How Long Do I Wait To Date Again?
How Soon Do You Start Dating
After A Break Up?
By Frank Kermit
"How much time should I wait before I start dating again?" is a common question that I get asked from someone that has just recently gotten dumped, and still suffering a broken heart. I always tell them the same thing: none. The sooner you start getting out there, the better. The shock, and startling surprise from people sets in, and then a calm comes over them when the realization also sets in that they are free to do what they want.
If you are going to break up with someone, you had better mean it. You had better be sure that you do not want a future with that person, and that you are ready to hear about your soon to be ex partner having a new life with someone else.
Losing your temper, or feeling too overwhelmed are not solid excuses for a break up. If you break up after every fight, and then get back together after every cooling off period, all you are doing is turning a repeating behavior pattern into a solid habit that is going to take effect even after you get more serious in the future if you somehow end up living with, married or having children with that person.
On again, off again relationships are notorious for intermediate flings and love affairs that "do not count" as cheating because the partners were "on a break" at the time. The problem with this pattern is that, although it may start as a legitimate attempt to break up, or a mistake in letting anger gets the best of you, it can easily turn into a means of casually breaking off your primary relationship, not because there is anything wrong with it, but because you need an excuse to try to date someone new without it technically being cheating. One of the worst potential consequences is that this kind of repeating behavior pattern is hard to break even when you finally end up in a great relationship with someone totally new, as your old standard behavior pattern is to break up instead of fix the problem head on. Long-term relationship success is not for quitters.
Some break ups turn out to be nothing more than emotionally abusive tactics employed by manipulative toxic people. These manipulators usually target emotionally vulnerable people who have inherit deep rooted fears of abandonment, and a manipulator will time a dramatic break up to lay siege on a vulnerable person's need for security at the worst possible time, in order to put that victim into a state of hyper-panic. This places the victim in a zone where the emotions are so overwhelming that the victim then agrees to just about anything as a means to sooth their anxiety. The manipulator's tactic is complete when the manipulator comes back just before the traumatic effects start to subside in the victim. This allows for the manipulator to capitalize on enforcing the victim's attachment to staying with the abuser at all costs to stave off deep emotional hardships.
For this reason, when someone breaks up with you, and assuming this is a routine occurrence, the BEST ADVICE in such a break up dynamic is YOU NEVER TAKE THE BREAK UP ARTIST BACK.
Dating other people right away is a reminder that your ex partner is just one of many people you can potentially connect with. It is not about how attracted you are to your new date it is about getting back into the habit of realizing your ex is not the only person out there.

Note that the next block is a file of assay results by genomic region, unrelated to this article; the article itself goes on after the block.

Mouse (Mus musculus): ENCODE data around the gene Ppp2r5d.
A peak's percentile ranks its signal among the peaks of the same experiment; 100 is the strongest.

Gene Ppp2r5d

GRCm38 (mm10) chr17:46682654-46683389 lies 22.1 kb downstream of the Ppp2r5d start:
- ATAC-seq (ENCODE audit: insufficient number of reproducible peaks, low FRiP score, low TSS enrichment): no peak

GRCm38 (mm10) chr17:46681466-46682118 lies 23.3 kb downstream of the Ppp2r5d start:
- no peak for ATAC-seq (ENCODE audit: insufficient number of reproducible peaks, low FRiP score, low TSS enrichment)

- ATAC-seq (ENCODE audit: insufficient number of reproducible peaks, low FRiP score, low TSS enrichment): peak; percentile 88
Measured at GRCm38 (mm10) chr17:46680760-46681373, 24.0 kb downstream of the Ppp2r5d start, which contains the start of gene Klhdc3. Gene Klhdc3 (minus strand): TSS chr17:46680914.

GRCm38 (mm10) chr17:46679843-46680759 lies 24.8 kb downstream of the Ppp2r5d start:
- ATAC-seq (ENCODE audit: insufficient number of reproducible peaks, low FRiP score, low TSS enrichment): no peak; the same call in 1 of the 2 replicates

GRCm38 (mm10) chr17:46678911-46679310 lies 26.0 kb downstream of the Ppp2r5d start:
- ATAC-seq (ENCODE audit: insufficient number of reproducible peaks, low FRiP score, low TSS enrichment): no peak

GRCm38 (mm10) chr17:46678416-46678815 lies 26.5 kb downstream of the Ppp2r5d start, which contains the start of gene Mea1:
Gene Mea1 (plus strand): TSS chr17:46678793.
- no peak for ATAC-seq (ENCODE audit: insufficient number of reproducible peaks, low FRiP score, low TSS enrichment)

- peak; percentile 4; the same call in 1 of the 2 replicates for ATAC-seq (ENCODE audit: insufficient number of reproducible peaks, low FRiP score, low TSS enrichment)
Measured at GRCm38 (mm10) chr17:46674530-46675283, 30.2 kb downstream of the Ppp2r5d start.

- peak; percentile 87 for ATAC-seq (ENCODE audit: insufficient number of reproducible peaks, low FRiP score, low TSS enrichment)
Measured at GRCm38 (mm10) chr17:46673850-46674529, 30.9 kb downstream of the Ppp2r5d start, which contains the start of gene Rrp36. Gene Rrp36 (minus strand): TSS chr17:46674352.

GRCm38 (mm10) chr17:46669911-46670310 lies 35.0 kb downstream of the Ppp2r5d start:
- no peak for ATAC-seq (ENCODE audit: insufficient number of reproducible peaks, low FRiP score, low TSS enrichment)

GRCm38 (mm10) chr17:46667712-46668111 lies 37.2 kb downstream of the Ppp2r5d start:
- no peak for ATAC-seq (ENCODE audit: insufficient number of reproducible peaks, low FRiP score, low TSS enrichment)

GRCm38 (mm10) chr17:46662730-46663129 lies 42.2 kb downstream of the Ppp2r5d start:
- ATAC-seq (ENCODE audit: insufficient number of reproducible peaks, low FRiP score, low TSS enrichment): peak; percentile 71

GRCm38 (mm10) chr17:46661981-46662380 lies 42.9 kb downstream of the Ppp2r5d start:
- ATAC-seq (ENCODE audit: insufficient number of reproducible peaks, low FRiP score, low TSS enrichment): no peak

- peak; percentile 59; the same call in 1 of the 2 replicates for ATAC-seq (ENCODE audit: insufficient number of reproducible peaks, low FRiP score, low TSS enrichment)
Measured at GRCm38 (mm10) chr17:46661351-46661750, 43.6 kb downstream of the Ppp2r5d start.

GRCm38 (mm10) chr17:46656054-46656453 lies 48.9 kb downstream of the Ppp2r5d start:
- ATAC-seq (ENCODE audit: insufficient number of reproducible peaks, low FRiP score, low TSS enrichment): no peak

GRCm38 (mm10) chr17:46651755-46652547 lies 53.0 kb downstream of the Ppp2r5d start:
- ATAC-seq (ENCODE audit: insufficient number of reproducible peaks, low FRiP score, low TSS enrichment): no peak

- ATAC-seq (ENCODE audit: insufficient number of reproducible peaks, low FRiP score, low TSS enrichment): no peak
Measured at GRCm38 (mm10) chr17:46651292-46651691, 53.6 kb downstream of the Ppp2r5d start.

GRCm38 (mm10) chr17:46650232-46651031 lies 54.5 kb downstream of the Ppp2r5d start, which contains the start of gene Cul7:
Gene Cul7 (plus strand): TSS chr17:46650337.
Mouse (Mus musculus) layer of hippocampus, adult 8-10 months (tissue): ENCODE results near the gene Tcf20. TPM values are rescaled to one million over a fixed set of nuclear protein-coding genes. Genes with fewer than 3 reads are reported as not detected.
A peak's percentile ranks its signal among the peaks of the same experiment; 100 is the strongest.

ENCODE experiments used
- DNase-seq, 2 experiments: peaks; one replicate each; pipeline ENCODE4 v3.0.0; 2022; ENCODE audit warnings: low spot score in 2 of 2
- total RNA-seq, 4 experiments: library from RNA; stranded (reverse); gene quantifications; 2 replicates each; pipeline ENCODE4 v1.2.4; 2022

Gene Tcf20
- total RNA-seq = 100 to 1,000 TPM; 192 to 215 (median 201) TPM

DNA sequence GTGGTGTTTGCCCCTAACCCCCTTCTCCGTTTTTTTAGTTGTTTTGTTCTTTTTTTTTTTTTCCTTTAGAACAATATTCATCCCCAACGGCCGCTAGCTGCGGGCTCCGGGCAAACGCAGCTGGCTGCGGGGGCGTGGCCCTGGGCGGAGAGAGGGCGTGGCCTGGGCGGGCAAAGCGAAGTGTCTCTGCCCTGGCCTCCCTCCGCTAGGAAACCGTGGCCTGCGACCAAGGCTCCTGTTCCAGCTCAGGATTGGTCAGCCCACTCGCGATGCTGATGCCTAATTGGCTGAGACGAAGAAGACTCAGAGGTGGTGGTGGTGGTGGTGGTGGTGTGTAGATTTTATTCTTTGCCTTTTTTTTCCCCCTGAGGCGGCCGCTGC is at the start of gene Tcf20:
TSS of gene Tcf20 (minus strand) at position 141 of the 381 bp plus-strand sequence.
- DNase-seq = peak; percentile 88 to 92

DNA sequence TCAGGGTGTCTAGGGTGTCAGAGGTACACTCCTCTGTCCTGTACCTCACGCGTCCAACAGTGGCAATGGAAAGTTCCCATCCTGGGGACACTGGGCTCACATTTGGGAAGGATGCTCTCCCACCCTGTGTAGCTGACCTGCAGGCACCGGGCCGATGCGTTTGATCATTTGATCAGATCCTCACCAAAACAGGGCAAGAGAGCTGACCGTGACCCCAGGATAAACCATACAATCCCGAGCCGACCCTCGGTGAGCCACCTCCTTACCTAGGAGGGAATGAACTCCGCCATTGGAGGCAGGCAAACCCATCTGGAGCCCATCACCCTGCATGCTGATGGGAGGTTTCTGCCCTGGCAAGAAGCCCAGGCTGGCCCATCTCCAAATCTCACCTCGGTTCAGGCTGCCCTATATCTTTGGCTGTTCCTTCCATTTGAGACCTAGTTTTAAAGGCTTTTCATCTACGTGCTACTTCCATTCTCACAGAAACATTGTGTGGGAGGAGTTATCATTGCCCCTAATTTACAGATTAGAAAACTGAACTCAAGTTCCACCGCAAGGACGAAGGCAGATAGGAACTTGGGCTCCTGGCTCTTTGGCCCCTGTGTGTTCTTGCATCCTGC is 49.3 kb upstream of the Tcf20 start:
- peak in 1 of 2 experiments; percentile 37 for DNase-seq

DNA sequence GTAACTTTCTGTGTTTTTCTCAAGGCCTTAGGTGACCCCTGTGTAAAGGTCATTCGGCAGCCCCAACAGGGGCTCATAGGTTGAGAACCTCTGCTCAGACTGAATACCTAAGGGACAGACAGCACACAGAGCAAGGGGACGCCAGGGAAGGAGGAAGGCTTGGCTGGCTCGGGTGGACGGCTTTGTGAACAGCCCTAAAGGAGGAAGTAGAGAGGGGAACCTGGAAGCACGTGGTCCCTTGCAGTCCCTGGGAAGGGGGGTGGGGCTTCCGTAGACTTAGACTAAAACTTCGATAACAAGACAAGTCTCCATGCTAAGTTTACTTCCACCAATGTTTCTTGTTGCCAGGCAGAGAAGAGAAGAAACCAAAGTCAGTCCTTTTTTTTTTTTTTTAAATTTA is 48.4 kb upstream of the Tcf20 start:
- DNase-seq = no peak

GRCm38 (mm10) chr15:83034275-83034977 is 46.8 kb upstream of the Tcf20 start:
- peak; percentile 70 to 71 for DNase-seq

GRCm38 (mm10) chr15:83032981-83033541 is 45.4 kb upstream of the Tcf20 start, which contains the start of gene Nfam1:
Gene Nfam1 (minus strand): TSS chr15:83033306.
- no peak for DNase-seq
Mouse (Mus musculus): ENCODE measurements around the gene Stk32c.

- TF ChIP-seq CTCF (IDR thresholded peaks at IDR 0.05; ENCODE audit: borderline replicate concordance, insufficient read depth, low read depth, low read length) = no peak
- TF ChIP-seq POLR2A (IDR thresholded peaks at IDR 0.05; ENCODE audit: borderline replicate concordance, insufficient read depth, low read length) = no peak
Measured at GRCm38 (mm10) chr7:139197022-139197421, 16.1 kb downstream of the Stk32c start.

So the next time you are thinking about temporarily breaking up with your partner as a tactic to "keep'em on their toes", you may want to re-think that strategy. All you are doing is giving someone that has been waiting for you to step out of the picture long enough, to make a move and make your ex, his or her new partner...And rightfully so. Breaking up with someone is not "a tactic". It is a choice you make, and be sure that you can live with the consequences of saying goodbye.
In my personal philosophy, everyone has the right to seek out a soul mate without interference. When you break up with someone, your ex has that right to seek out someone new that could be his or her next soul mate. Getting in their way is simply unethical.
One very key understanding to dating after a break up, is that you are ONLY suppose to -date- and not get into serious relationships right away. It is normal to be a little emotionally vulnerable after a nasty break up, and seeking comfort in someone new is very OK. As long as you understand, and the person you are dating is also made to understand, that due to your recent break up, getting into a serious commitment is not permissible at this time. Date each new person no more than once a week, and date as many people as you can.
One last dating tip: In the event that the person who left you does come back begging to reconcile, and in the event you want to give that person a chance, the only way to make it work for the long term is that you only date your ex again once a week to start off, and have your ex earn your trust, commitment and TIME all over again. They have to start at the bottom all over again just like any one new you are dating. If you simply pick up where you left off, all you are encouraging is for your re-partner to break up with you again and again when the fancy strikes. That is not love. That is just loopy.
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